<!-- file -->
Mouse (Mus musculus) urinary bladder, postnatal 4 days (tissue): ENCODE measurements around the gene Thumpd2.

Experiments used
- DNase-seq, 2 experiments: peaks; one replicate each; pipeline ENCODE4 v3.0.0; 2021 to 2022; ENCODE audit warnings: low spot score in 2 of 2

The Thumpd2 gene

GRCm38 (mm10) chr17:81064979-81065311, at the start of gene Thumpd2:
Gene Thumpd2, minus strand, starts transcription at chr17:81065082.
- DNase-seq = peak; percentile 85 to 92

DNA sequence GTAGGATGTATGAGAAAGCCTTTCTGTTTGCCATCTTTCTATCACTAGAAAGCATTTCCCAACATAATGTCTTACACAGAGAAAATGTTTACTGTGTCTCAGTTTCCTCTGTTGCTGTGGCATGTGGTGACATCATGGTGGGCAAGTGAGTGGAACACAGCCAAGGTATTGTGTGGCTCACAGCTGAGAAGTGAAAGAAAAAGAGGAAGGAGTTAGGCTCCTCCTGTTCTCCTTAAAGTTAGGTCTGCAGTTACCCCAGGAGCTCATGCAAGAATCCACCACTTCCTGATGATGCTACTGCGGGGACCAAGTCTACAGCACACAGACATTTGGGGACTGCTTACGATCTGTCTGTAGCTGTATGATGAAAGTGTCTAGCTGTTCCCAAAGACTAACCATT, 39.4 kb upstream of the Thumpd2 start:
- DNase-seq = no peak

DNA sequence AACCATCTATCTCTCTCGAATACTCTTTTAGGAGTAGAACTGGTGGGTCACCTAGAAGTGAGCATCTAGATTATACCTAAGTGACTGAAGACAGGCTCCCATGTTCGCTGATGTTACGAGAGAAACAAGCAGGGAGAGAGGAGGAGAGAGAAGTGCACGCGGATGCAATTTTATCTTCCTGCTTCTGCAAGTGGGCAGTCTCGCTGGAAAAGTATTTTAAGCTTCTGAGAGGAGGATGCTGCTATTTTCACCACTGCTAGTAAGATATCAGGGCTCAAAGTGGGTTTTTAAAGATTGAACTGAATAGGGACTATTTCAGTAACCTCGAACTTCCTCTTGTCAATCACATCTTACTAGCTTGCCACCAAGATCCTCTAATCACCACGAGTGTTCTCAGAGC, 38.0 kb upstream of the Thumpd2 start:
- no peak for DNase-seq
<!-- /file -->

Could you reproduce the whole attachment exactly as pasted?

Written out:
Mouse (Mus musculus) urinary bladder, postnatal 4 days (tissue): ENCODE measurements around the gene Thumpd2.

Experiments used
- DNase-seq, 2 experiments: peaks; one replicate each; pipeline ENCODE4 v3.0.0; 2021 to 2022; ENCODE audit warnings: low spot score in 2 of 2

The Thumpd2 gene

GRCm38 (mm10) chr17:81064979-81065311, at the start of gene Thumpd2:
Gene Thumpd2, minus strand, starts transcription at chr17:81065082.
- DNase-seq = peak; percentile 85 to 92

DNA sequence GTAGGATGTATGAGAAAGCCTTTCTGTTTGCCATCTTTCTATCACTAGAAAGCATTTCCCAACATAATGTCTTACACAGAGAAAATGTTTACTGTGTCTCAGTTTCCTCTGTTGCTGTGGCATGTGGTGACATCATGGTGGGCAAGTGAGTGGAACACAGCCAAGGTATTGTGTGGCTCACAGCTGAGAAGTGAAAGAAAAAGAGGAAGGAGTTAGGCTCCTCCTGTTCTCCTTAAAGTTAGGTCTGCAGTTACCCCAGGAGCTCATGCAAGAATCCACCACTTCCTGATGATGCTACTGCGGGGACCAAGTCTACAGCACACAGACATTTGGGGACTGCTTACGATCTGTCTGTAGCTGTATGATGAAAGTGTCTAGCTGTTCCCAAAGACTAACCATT, 39.4 kb upstream of the Thumpd2 start:
- DNase-seq = no peak

DNA sequence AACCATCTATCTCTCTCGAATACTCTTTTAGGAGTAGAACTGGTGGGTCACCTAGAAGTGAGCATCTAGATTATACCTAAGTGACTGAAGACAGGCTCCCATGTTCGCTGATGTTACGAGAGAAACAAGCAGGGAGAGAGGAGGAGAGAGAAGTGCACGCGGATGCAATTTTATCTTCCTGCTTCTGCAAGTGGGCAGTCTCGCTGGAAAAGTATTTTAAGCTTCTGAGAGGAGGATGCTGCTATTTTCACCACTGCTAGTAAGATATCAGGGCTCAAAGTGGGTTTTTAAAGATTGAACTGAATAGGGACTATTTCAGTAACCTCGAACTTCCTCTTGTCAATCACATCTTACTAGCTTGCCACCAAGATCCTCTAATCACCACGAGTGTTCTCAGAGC, 38.0 kb upstream of the Thumpd2 start:
- no peak for DNase-seq